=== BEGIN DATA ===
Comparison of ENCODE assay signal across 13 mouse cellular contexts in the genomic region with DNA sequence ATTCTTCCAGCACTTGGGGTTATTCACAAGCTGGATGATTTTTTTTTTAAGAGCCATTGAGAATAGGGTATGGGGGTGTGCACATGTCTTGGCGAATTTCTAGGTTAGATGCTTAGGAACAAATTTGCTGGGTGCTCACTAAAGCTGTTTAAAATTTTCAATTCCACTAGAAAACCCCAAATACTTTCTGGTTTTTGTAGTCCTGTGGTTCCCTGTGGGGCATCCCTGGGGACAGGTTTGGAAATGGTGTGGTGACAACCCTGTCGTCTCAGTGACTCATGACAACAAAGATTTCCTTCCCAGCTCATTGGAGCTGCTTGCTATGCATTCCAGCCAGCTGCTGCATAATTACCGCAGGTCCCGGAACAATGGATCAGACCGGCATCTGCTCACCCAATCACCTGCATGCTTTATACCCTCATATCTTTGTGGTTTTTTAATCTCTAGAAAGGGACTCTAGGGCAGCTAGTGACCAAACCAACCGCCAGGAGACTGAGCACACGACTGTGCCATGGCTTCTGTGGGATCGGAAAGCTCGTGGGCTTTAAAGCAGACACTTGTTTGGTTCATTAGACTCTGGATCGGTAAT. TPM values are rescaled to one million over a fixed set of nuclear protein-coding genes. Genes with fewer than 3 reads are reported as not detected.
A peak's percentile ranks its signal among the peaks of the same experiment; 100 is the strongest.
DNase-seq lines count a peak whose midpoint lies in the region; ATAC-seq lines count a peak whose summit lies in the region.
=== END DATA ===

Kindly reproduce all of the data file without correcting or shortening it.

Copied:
Comparison of ENCODE assay signal across 13 mouse cellular contexts in the genomic region with DNA sequence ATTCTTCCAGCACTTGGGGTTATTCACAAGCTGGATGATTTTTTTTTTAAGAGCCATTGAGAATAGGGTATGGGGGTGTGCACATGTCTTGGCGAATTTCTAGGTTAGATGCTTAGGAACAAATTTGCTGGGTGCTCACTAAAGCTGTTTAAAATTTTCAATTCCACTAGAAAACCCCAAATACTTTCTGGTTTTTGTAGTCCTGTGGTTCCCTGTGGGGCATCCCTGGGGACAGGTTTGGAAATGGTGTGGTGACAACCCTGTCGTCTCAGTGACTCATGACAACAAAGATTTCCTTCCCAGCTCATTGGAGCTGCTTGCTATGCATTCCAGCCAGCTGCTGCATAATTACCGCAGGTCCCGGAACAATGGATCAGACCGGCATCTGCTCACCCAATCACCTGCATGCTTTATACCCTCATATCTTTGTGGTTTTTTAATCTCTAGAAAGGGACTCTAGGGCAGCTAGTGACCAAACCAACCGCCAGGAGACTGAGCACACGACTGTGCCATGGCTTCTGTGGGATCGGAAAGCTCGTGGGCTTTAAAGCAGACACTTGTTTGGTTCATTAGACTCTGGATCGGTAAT. TPM values are rescaled to one million over a fixed set of nuclear protein-coding genes. Genes with fewer than 3 reads are reported as not detected.
A peak's percentile ranks its signal among the peaks of the same experiment; 100 is the strongest.
DNase-seq lines count a peak whose midpoint lies in the region; ATAC-seq lines count a peak whose summit lies in the region.